This article is mainly based on the book “Two who survived. Rose and Max Schindler’s story” by M.Lee Connolly, which is dedicated to the story of Holocaust survivors Max Schindler and his wife Rose Schwartz. Since Max’s parents, Benjamin Schindler and Rachel Schweid, came from Brzesko and Wytrzyszczka (a village in Brzesko county), I would like to share this story.
Simon Leib Schindler (1851-1942), “teacher of the 10 commandments” as his profession was described in his children’s birth certificates, and Curtel Rachel Seelengut (1855-1923) got married in Brzesko in 1874. Over the next 25 years, 15 children were born to them, 11 of whom lived to adulthood. In the mid-1920s their youngest son Benjamin (born in 1899) married Rachela Schweid, who came from Wytrzyszczka. I couldn’t find the marriage certificate of this couple, but there have survived their wedding photo made in Brzesko. You can see young and beautiful couple, full of hope for the future.
The groom’s mother had died several years prior to their wedding, and his father-melamed (a cheder teacher) didn’t earn much and lived in the old house that you can see in the photo. Rachel Schweid’s parents owned a large farm in Wytryszczka and were the parents of six children; they also ran an inn.
The young couple decided to emigrate to Germany, settling in the city of Cottbus, where Benjamin ran a wine store. Three children were born to them: Alfred (1928), Max (1929) and Cecilia (1930). They led a prosperous life, the children spoke German and Yiddish, and every summer the whole family came to Poland, to Brzesko and Wytrzyszczka, for a few weeks.
This is how Max Schindler describes those vacations in Poland: “I love my grandfather. He lives alone now, because my grandmother died. His long gray beard tickles me, he knows this and rubs it extra on my neck just to make me laugh. Grandpa is very religious and tells amazing stories to help us understand our Jewish faith. Sometimes we can get him to tell us a funny story about Dad when he was little…
Because Grandpa’s old house in sinking, the windows are low enough that they are near the ground. We enjoy climbing into the house through one window and running through the house to climb outside again through another window. Grandpa doesn’t mind us running through his house.
Our cousins often come and we play together. Grandpa’s house is too small for us, but we don’t mind. We love spending time there. We usually stay at grandpa’s house for a week or so, and then travel on to grandma Amalia Schweid’s farm. Grandpa Joseph Schweid passed away, so grandma Amalia has a big farm to rum all by herself. She works hard every day and seems happy, because she hums little songs while she is working.
Her farm is in the mountains and has a river that runs through it. We like to swim and fish in the river. It is cold and clean and has plenty of fish. There are endless trees to climb and play on. We have a lot of freedom in Poland at our grandparents’ houses…”
However, in 1938 the Schindlers were deported from Germany. In November they reach Brzesko, but after 2 weeks they decide to go to Wytryszczka hoping that it will be easier to survive in the small village, especially since Amalia Schweid has a large house, animals and some land.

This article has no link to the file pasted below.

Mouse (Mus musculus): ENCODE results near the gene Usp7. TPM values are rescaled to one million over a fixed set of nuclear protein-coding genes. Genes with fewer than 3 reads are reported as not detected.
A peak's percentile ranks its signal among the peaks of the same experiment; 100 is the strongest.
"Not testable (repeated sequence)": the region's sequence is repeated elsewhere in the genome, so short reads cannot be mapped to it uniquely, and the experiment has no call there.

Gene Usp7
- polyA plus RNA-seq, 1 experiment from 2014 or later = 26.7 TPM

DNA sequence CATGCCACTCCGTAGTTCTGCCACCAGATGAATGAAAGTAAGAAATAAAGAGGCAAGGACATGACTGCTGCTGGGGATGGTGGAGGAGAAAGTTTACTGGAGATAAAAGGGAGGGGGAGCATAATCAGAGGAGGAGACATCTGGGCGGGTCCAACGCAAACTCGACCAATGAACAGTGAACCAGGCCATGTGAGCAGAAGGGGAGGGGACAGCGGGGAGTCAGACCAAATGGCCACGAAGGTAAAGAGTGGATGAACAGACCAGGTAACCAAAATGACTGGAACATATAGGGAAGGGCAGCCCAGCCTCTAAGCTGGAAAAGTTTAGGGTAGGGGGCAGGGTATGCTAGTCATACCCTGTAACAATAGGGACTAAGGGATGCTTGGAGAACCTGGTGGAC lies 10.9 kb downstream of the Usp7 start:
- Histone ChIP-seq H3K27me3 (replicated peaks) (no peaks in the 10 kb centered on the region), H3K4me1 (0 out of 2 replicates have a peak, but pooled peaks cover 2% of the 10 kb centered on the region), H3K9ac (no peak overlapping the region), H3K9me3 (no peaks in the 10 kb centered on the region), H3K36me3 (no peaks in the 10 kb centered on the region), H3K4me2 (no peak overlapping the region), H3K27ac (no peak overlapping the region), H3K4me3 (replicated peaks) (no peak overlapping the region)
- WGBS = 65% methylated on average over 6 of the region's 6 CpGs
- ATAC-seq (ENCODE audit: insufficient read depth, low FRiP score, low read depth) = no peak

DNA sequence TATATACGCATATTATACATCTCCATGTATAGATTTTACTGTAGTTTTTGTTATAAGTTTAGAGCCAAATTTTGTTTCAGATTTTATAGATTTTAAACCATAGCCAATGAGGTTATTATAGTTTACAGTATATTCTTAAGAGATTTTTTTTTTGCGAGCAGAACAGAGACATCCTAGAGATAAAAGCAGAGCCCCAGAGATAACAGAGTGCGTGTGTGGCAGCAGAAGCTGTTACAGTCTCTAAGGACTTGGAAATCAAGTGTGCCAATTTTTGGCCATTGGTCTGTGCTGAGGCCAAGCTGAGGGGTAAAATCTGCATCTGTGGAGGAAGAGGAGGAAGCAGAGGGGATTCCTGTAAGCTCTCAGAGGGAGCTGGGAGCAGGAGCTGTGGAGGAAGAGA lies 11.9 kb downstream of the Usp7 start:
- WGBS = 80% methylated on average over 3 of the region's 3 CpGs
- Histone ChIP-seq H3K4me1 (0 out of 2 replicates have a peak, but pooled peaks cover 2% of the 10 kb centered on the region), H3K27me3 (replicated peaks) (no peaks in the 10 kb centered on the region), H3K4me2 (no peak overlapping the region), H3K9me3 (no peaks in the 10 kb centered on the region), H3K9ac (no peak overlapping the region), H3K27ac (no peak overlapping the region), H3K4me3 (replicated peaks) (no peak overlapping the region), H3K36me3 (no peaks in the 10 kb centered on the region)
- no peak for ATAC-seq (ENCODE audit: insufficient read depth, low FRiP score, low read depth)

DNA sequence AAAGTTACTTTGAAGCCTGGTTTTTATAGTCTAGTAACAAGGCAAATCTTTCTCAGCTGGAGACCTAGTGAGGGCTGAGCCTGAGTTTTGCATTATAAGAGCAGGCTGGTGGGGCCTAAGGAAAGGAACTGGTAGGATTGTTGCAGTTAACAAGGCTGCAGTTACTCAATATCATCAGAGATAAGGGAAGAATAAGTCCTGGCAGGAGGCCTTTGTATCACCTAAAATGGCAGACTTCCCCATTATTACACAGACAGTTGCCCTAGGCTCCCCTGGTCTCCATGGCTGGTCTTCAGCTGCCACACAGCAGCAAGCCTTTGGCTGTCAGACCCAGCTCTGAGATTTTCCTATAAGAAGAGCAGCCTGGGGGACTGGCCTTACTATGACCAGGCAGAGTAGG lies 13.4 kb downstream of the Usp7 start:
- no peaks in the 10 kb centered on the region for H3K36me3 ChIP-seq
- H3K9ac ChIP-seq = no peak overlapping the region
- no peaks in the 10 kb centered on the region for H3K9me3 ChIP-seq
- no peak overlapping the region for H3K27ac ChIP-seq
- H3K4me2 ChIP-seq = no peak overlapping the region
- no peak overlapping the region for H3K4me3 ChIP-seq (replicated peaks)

The children start school, but since they do not speak Polish, it is a difficult experience for them. After some time, the families of all Amalia’s children gather at her house. In March 1942, Max celebrates his Bar Mitzvah, and less than three weeks later all Jews are ordered to move to the Zakliczyn ghetto. Amalia Schweid and the families of her four children are deported to the ghetto; Benjamin Schindler and his wife and children manage instead to get to the Benchashinner labour camp. Father and sons work in road construction, Rachel and Cecilia help in the kitchen. In February 1943, the Germans move the family to the labour camp in Mielec, and here Benjamin and his sons are separated from Rachel and Cecilia. They will not see each other again. After a year, the men are transferred to Wieliczka and the women to the Plaszow concentration camp. Benjamin, Fred and Max live to see liberation in the Theresienstadt camp, but Benjamin is so ill that after several days he dies.
Rachel and Cecylia Schindler most likely perished in the Stutthof camp. Cecilia was only 15. Simon Leib Schindler, 91, was shot next to his home during the liquidation of the Brzesko ghetto. Amalia Schweid, her children and grandchildren, who ended up in the Zakliczyn ghetto, were also murdered…
In the city of Cottbus, Germany, next to the house where the Schindler family used to live, you can see on the pavement Stolpersteine – 3 stones commemorating Benjamin, Rachel and Cecilia Schindler. “Lived here… Deported to Poland…Perished…”
But the sons of Benjamin and Rachel survived. After the war, they got to England, where Max met his future wife and emigrated with her to the USA. Fred joined them later. Four children, many grandchildren and great-grandchildren of Max Schindler (1929-2017) live in the USA. Max’s widow, Rose Schindler (born in 1929) lives in San Diego and still spends lots of time meeting young people, sharing with them about the Shoah.
And the only witness of the centuries-long presence of the Schindlers in Brzesko is the tombstone of the father of Simon Leib Schindler at the Jewish cemetery.
May the memory of all Holocaust victims be an eternal blessing. And may the very few remaining survivors live many more years.
© Anna Brzyska, 2022